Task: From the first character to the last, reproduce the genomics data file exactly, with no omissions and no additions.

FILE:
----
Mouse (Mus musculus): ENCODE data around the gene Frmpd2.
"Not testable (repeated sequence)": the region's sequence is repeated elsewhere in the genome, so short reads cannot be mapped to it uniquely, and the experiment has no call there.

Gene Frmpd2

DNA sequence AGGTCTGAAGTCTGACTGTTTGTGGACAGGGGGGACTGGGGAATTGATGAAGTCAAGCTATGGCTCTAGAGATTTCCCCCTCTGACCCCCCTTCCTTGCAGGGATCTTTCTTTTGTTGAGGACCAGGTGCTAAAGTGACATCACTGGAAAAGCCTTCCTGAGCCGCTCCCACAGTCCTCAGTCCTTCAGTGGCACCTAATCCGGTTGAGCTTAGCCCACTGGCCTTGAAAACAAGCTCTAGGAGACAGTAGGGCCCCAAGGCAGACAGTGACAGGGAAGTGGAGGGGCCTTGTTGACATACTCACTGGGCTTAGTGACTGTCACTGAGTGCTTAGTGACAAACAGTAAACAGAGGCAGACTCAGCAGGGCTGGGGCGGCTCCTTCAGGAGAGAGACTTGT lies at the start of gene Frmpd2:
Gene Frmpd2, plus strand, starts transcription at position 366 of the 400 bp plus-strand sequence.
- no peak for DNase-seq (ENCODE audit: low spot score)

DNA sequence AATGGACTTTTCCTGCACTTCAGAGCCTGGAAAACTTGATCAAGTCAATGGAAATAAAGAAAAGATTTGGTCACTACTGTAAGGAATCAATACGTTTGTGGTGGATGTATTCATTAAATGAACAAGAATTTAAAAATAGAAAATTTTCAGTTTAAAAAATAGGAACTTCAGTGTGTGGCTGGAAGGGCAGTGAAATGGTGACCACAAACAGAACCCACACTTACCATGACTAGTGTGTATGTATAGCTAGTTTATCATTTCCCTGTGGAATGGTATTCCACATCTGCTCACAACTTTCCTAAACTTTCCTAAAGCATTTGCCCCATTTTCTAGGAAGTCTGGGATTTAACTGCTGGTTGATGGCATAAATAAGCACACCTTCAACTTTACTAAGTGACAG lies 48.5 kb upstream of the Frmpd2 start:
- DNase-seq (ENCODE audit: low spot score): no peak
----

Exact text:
Mouse (Mus musculus): ENCODE data around the gene Frmpd2.
"Not testable (repeated sequence)": the region's sequence is repeated elsewhere in the genome, so short reads cannot be mapped to it uniquely, and the experiment has no call there.

Gene Frmpd2

DNA sequence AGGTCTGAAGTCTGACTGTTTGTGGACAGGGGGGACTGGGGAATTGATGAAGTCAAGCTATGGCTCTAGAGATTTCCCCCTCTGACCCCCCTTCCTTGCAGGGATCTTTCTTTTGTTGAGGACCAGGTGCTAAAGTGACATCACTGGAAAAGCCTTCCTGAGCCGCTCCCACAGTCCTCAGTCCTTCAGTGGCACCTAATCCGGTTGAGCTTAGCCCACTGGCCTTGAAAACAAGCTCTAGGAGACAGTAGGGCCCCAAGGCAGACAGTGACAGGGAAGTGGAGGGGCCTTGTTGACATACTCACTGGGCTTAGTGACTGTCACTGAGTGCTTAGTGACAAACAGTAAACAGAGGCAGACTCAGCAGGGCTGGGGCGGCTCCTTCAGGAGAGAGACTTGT lies at the start of gene Frmpd2:
Gene Frmpd2, plus strand, starts transcription at position 366 of the 400 bp plus-strand sequence.
- no peak for DNase-seq (ENCODE audit: low spot score)

DNA sequence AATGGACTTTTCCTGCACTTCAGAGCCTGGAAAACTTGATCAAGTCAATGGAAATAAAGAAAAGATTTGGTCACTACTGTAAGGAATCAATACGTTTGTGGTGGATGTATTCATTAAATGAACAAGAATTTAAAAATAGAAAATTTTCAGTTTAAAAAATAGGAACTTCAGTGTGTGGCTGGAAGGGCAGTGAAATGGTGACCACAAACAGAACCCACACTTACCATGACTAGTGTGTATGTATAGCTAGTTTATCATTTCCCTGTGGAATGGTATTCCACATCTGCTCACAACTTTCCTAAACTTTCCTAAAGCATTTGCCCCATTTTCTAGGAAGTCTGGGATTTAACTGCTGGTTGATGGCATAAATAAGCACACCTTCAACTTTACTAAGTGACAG lies 48.5 kb upstream of the Frmpd2 start:
- DNase-seq (ENCODE audit: low spot score): no peak